To date, over 19,000 email addresses have been captured with an estimated lifetime value of $2.6M. This demonstrates the importance of the often-overlooked conversion goal of lead generation on e-commerce websites. While the pursuit of a sale often overrides softer conversions, the success and potential value of the Maybelline execution showed the immense value that can be found in the right lead generation CTA.

Congratulations to all the winners – see you next year!

The 5 best marketing automation tools for e-commerce

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Marketing automation tools can be a nightmare to choose between – here’s our guide to how to pick the best one for your e-commerce business

Marketing automation tools allow marketers to reach more prospective customers with less effort. While well-established as part of the B2B marketer’s stack, they’re a less common feature of B2C and e-commerce.

If you’re choosing a marketing automation tool for the first time, here’s what you need to know.

What’s a Marketing Automation Tool?

According to Marcus Taylor at VentureHarbour, “At a fundamental level, marketing automation is about optimization. From optimizing your staff’s time, to optimizing which customers your sales team focuses their effort on, the scope of marketing automation goes way beyond simply automating your marketing department’s repetitive tasks.”

In a nutshell, a marketing automation tool is a piece of software that allows you to automate a lot of the functions that marketers are used to doing manually: sending emails, scoring and nurturing leads, posting to social media – and much more. The definition is as long as the proverbial piece of string.

For a marketing or e-commerce business, marketing automation’s benefits include reduced staff costs, improved accountability, and more consistent marketing of creative – instead of repetitive – content.

There are three things that every marketing automation tool needs to have:

  • a database – you’re going to be triggering activities depending on what your contacts do, so you need all of that data captured and stored
  • a way to orchestrate actions – simply put, ‘workflows’. This is the core of what we mean by ‘automation’
  • a way to report – the point of the tool is to become more effective, so you’ll need to be able to see whether or not you’re getting it right

For an e-commerce marketer, the thing to remember is that many marketing automation tools aren’t well-built for what you’re trying to do. The likes of Marketo, for example, sit squarely in the B2B space. This is actually one of the key reasons it was recently acquired by Adobe, who seized on the opportunity to extend its reach into B2B markets. However, many marketing automation tools are realizing the potential new markets in e-commerce and developing their offerings accordingly, so watch this space.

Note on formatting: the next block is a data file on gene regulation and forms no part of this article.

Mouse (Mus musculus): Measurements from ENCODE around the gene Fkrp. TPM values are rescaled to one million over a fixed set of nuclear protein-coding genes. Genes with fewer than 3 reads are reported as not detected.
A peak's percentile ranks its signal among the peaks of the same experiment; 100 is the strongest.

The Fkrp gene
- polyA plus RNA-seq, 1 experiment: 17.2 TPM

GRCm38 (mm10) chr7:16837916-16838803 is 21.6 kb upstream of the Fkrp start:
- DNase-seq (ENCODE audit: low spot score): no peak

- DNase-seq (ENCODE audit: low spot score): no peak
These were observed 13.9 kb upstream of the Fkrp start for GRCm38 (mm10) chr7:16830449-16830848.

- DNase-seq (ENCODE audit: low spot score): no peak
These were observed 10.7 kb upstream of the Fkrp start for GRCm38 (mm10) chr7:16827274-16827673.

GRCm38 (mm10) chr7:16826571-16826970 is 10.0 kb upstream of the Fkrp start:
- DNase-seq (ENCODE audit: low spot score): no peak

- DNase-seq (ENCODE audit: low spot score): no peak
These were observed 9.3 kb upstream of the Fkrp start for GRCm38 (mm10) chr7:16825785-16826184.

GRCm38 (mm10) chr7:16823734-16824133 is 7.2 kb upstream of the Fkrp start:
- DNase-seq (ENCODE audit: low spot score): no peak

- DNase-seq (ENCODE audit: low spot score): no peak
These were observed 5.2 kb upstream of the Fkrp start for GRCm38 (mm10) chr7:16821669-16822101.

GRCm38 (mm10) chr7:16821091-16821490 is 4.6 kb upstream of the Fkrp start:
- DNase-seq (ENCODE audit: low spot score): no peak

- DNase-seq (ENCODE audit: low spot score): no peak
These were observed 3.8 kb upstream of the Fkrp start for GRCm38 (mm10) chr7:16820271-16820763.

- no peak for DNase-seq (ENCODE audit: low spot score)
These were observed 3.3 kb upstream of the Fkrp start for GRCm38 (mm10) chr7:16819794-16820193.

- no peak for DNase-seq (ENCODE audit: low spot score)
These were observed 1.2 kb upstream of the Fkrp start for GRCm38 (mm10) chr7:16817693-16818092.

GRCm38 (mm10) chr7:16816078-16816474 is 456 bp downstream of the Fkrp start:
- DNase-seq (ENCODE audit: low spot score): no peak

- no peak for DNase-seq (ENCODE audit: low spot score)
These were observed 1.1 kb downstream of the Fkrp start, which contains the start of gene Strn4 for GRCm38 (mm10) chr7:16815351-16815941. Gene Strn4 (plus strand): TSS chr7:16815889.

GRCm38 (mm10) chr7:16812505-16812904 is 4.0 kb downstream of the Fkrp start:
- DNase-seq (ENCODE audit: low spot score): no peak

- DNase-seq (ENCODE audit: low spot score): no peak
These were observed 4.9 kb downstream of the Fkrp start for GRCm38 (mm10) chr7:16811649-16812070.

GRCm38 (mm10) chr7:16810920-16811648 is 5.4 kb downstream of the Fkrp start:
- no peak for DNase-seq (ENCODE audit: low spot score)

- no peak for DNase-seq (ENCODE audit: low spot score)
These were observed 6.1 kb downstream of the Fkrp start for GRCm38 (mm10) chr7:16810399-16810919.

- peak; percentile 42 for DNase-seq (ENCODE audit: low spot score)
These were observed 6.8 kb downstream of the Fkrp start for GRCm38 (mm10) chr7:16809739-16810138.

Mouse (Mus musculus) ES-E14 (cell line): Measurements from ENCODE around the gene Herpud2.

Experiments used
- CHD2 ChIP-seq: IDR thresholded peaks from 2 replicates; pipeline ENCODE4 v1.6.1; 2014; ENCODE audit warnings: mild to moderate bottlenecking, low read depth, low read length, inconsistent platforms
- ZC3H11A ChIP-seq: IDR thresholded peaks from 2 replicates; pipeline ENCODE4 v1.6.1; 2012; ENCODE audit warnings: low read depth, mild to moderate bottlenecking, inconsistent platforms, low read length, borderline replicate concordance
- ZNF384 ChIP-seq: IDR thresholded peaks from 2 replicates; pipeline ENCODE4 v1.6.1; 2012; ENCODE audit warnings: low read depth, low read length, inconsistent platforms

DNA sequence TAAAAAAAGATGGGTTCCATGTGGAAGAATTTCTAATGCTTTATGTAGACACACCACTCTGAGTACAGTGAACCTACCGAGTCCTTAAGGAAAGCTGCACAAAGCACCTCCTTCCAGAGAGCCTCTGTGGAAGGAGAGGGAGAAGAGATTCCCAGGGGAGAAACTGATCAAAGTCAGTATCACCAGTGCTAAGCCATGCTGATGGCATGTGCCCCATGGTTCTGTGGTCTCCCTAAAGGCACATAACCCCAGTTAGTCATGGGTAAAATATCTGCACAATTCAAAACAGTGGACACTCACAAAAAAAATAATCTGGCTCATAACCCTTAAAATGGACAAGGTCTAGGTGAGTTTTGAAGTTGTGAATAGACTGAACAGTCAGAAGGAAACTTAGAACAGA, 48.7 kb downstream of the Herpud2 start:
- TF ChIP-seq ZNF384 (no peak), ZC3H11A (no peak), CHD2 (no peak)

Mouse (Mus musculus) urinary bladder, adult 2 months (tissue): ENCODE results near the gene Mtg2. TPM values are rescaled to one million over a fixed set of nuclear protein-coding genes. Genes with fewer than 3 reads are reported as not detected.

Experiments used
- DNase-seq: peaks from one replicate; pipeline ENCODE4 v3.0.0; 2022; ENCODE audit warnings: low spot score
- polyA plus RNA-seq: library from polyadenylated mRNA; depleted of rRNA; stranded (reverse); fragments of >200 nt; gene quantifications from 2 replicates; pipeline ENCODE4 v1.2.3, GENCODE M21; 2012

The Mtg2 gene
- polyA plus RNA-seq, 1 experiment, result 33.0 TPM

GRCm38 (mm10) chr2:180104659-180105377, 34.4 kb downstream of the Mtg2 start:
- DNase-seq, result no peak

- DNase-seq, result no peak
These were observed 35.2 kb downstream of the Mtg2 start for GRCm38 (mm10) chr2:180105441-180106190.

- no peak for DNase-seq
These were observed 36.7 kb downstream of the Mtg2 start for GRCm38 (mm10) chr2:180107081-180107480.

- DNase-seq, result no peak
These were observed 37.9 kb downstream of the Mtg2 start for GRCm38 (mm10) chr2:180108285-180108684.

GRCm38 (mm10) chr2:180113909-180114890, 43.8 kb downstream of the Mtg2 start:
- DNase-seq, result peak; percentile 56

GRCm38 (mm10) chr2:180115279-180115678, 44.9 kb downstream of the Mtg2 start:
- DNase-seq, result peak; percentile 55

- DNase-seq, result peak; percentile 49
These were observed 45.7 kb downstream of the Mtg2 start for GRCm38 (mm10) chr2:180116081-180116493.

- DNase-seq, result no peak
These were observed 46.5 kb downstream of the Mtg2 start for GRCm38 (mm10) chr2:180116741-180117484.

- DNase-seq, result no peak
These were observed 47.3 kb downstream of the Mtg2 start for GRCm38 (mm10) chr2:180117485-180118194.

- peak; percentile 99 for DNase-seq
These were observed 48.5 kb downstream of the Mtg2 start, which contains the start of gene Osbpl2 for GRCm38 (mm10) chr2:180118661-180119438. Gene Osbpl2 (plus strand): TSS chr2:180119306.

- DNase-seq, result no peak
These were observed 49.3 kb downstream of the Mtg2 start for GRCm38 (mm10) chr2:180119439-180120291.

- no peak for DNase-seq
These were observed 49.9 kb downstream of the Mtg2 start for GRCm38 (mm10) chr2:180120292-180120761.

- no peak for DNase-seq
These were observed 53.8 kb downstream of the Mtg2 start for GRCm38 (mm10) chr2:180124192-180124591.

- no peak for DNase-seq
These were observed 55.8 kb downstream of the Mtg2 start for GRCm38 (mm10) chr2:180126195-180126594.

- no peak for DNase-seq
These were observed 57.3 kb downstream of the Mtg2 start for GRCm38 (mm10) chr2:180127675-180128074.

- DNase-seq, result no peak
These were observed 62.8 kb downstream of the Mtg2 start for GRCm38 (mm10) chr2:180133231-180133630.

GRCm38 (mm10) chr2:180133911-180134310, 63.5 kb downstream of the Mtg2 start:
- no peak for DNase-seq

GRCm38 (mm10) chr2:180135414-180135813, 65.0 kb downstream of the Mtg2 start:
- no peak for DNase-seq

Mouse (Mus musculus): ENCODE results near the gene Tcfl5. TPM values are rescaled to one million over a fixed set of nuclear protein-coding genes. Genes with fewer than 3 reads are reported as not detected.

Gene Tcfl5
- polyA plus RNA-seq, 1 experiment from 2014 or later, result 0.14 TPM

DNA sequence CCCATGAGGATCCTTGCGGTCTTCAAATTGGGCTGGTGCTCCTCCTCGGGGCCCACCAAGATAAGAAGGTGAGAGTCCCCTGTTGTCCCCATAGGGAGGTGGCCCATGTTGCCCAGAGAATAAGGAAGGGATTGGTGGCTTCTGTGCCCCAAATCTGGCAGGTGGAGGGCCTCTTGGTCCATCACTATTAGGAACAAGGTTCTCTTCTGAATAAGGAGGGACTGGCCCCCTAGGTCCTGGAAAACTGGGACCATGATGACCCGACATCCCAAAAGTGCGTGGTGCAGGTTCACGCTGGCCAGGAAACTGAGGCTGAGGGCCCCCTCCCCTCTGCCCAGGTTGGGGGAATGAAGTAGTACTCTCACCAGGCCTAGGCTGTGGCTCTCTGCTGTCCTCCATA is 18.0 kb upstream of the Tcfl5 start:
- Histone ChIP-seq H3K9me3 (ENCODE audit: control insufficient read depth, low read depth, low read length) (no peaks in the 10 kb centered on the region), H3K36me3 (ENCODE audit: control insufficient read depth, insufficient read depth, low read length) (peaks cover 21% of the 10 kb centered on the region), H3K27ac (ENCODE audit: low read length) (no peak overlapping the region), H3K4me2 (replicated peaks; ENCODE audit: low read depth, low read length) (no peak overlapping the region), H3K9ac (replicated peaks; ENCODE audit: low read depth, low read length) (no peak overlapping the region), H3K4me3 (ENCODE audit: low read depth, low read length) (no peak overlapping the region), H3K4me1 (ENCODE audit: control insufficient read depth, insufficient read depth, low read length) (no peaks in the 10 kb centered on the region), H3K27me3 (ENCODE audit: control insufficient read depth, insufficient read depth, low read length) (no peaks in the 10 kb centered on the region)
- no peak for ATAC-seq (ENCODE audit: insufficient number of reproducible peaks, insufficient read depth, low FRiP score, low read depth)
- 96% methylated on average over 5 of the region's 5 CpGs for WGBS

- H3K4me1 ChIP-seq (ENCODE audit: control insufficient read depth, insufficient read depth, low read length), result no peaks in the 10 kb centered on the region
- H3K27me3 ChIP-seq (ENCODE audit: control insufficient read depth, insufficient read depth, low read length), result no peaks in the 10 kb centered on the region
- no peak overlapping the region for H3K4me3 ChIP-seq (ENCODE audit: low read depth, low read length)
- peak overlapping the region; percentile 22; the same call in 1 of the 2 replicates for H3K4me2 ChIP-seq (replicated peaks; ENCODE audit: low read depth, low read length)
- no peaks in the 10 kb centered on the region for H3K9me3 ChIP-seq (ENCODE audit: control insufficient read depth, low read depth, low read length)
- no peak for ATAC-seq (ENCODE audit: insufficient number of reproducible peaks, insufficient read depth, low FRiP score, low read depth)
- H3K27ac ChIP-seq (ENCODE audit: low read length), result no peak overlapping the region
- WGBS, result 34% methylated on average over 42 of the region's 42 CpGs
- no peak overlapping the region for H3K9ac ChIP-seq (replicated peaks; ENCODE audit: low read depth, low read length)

How to Evaluate Marketing Automation Tools

Writing on CMSWire, Dom Nicastro says, “Marketers deploy strategies through their marketing automation systems in a number of ways.” These include specifying criteria, leveraging cookies, using forms for contact information, and mixing inbound and outbound strategies.

Before investing in marketing automation tools, you should know what you need automation to accomplish for your business. Do you want to track visitors? Send real-time sales alerts? Market upgrades to past buyers? Collect email addresses? Or store, segment, and select data to pinpoint the right messaging for the right customer?

It’s important to remember that not all automation is good automation. If a platform only moves certain tasks from hands to machines, it may not do enough. Alternatively, if a software provider assures you that it can automate everything, that’s an alarm bell.

Knowing what’s needed prior to purchasing a platform or software saves money, minimizes frustration and maximizes marketing benefits. At this point, your first step should be to make a list:

  1. Your goals in getting a new marketing automation tool
  2. The tool’s ‘must-have’ features
  3. What are you prepared to compromise on?

With your specifications in hand, you’re ready to start searching the marketplace. There are few good ways to see what your options might be:

  • Use a tag-monitoring plug-in such as BuiltWith to visit sites similar to yours to see which tools they’re using
  • Talk to the providers of other softwares in your stack and ask which platforms they integrate with – this can make adoption much easier
  • Visit review platforms such as G2Crowd and Capterra to check out which platforms have the best write-ups

When you’re ready to engage with a provider, Justin Gray at LeadMD recommends asking several questions such as:

  • Is there an associated community?
  • What will the ROI look like?
  • How does the functionality align with your goals?

Ready to start your search? To make things a little easier, we’ve searched the market and compiled a shortlist of some of the marketing automation tools we’d recommend taking a look at…